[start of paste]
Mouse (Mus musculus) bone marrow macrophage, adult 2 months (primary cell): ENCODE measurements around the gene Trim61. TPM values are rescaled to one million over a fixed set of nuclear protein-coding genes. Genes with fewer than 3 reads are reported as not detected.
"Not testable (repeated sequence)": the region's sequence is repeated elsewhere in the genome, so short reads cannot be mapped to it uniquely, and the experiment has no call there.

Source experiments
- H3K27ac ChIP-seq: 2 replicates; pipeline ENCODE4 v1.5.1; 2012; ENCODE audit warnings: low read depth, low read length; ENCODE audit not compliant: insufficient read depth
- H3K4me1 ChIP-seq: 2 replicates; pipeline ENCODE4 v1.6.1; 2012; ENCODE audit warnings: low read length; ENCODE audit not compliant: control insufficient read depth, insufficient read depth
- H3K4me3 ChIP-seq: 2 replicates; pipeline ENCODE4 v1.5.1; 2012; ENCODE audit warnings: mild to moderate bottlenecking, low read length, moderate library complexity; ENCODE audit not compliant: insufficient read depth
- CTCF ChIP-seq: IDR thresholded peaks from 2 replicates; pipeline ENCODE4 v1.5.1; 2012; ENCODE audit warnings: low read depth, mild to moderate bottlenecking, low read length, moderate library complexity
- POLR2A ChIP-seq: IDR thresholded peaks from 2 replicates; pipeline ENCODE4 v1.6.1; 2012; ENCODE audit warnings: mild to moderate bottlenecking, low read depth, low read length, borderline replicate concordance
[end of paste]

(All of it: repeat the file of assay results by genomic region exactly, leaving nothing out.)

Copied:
Mouse (Mus musculus) bone marrow macrophage, adult 2 months (primary cell): ENCODE measurements around the gene Trim61. TPM values are rescaled to one million over a fixed set of nuclear protein-coding genes. Genes with fewer than 3 reads are reported as not detected.
"Not testable (repeated sequence)": the region's sequence is repeated elsewhere in the genome, so short reads cannot be mapped to it uniquely, and the experiment has no call there.

Source experiments
- H3K27ac ChIP-seq: 2 replicates; pipeline ENCODE4 v1.5.1; 2012; ENCODE audit warnings: low read depth, low read length; ENCODE audit not compliant: insufficient read depth
- H3K4me1 ChIP-seq: 2 replicates; pipeline ENCODE4 v1.6.1; 2012; ENCODE audit warnings: low read length; ENCODE audit not compliant: control insufficient read depth, insufficient read depth
- H3K4me3 ChIP-seq: 2 replicates; pipeline ENCODE4 v1.5.1; 2012; ENCODE audit warnings: mild to moderate bottlenecking, low read length, moderate library complexity; ENCODE audit not compliant: insufficient read depth
- CTCF ChIP-seq: IDR thresholded peaks from 2 replicates; pipeline ENCODE4 v1.5.1; 2012; ENCODE audit warnings: low read depth, mild to moderate bottlenecking, low read length, moderate library complexity
- POLR2A ChIP-seq: IDR thresholded peaks from 2 replicates; pipeline ENCODE4 v1.6.1; 2012; ENCODE audit warnings: mild to moderate bottlenecking, low read depth, low read length, borderline replicate concordance